Nanotechnology Now

Our NanoNews Digest Sponsors

Heifer International

Wikipedia Affiliate Button

Home > Press > Size matters in nanocrystals' ability to adsorb/release gases

These are palladium nanocrystals.

Credit: Bardhan Laboratory
These are palladium nanocrystals.

Credit: Bardhan Laboratory

Abstract:
More efficient catalytic converters on autos, improved batteries and more sensitive gas sensors are some of the potential benefits of a new system that can directly measure the manner in which nanocrystals adsorb and release hydrogen and other gases.

Size matters in nanocrystals' ability to adsorb/release gases

Nashville, TN | Posted on August 8th, 2013

The technique, which was developed by Vanderbilt University Assistant Professor of Chemical and Biomolecular Engineering Rizia Bardhan, is described in a paper published online Aug. 4 by the journal Nature Materials.

In the last 30 years, there has been a tremendous amount of research studying nanocrystals - tiny crystals sized between one to 100 nanometers in size (a nanometer is to an inch what an inch is to 400 miles) - because of the expectation that they have unique physical and chemical properties that can be used in a broad range of applications.

One class of applications depends on nanocrystals' ability to grab specific molecules and particles out the air, hold on to them and then release them: a process called adsorption and desorption. Progress in this area has been hindered by limitations in existing methods for measuring the physical and chemical changes that take place in individual nanocrystals during the process. As a result, advances have been achieved by trial-and-error and have been limited to engineered samples and specific geometries.

"Our technique is simple, direct and uses off-the shelf instruments so other researchers should have no difficulty using it," said Bardhan. Collaborators in the development were Vanderbilt Assistant Professor of Mechanical Engineering Cary Pint, Ali Javey from the University of California, Berkeley and Lester Hedges, Stephen Whitelam and Jeffrey Urban from the Lawrence Berkeley National Laboratory.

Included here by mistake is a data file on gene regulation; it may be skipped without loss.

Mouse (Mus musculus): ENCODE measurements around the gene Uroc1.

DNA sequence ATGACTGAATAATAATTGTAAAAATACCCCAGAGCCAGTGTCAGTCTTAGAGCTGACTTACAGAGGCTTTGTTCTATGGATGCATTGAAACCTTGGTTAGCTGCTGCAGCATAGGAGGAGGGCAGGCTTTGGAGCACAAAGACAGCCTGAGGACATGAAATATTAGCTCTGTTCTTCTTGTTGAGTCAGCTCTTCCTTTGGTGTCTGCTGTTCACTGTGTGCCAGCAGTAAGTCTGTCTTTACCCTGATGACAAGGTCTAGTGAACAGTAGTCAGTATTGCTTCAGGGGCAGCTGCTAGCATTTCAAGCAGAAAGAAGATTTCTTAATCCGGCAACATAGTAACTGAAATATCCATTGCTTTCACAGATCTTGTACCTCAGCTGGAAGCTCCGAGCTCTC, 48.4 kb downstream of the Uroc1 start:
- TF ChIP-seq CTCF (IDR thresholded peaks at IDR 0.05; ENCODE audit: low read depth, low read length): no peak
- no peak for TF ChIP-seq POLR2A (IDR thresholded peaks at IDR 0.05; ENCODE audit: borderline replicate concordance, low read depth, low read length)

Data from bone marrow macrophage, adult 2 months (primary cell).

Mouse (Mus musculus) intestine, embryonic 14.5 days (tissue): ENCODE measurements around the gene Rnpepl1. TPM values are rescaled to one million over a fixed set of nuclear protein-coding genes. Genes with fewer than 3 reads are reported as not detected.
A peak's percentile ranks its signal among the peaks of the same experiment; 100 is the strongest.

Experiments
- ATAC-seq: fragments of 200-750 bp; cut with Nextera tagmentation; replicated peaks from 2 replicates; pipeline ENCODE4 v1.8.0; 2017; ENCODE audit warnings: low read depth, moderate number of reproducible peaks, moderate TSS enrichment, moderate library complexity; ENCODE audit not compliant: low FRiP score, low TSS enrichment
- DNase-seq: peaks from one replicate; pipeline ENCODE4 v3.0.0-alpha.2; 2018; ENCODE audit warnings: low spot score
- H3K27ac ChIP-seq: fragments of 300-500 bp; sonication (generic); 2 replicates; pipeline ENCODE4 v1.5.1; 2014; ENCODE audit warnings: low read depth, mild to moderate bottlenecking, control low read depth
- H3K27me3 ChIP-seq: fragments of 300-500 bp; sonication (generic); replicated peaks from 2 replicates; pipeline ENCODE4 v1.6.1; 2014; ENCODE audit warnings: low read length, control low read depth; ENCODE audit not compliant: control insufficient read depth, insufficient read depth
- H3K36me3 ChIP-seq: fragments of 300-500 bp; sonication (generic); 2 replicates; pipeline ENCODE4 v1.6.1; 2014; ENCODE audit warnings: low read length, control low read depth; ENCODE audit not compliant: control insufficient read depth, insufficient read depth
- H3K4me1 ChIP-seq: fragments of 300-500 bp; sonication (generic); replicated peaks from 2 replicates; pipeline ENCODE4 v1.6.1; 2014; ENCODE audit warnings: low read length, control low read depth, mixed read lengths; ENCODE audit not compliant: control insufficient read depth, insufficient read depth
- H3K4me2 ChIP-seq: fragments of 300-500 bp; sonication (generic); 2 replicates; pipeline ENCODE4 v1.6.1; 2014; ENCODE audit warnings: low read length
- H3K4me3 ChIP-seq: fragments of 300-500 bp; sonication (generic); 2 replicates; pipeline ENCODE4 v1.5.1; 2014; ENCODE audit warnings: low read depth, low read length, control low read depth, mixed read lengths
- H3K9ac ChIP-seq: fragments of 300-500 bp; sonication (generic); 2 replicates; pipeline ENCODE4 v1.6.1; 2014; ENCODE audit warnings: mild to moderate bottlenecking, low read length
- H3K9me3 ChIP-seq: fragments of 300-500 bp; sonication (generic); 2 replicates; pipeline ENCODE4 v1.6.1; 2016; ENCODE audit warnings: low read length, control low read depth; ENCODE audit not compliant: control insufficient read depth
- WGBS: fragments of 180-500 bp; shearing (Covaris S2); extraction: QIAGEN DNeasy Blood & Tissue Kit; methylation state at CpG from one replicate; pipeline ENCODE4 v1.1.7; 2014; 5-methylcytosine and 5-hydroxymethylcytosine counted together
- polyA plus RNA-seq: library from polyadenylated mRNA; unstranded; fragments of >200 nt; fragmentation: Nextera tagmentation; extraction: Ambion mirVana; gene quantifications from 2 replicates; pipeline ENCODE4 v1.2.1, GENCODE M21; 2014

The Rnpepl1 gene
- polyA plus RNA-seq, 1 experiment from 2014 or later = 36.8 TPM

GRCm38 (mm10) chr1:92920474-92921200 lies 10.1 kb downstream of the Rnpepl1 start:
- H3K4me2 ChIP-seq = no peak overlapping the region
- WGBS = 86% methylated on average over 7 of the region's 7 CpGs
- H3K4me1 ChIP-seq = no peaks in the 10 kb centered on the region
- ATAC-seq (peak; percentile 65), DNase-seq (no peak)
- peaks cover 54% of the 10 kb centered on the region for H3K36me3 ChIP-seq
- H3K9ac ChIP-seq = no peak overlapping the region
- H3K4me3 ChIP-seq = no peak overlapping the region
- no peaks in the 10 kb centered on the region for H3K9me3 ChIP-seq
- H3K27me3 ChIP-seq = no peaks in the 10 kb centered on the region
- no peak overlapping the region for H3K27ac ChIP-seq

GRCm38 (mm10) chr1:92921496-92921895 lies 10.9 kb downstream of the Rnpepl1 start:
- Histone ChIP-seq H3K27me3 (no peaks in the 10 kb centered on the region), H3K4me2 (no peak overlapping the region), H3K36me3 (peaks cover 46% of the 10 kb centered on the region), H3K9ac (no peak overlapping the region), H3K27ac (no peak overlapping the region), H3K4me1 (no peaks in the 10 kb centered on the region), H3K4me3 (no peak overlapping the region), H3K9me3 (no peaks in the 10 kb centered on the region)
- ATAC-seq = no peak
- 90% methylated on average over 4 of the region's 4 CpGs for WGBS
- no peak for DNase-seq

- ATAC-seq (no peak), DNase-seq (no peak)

The method is based on a standard procedure called fluorescence spectroscopy. A laser beam is focused on the target nanocrystals, causing them to fluoresce. As the nanocrystals adsorb the gas molecules, the strength of their fluorescent dims and as they release the gas molecules, it recovers.

"The fluorescence effect is very subtle and very sensitive to differences in nanocrystal size," she explained. "To see it you must use nanocrystals that are uniform in size." That is one reason why the effect wasn't observed before: Fabrication techniques such as ball milling and other wet-chemical approaches that have been widely used produce nanocrystals in a range of different sizes. These differences are enough to mask the effect.

To test their technique, the researchers studied hydrogen gas sensing with nanocrystals made out of palladium. They choose palladium because it is very stable and it readily releases adsorbed hydrogen. They used hydrogen because of the interest in using it as a replacement for gasoline. One of the major technical obstacles to this scenario is developing a safe and cost-effective storage method. A nanocrystal-based metal hydride system is one of the promising approaches under development.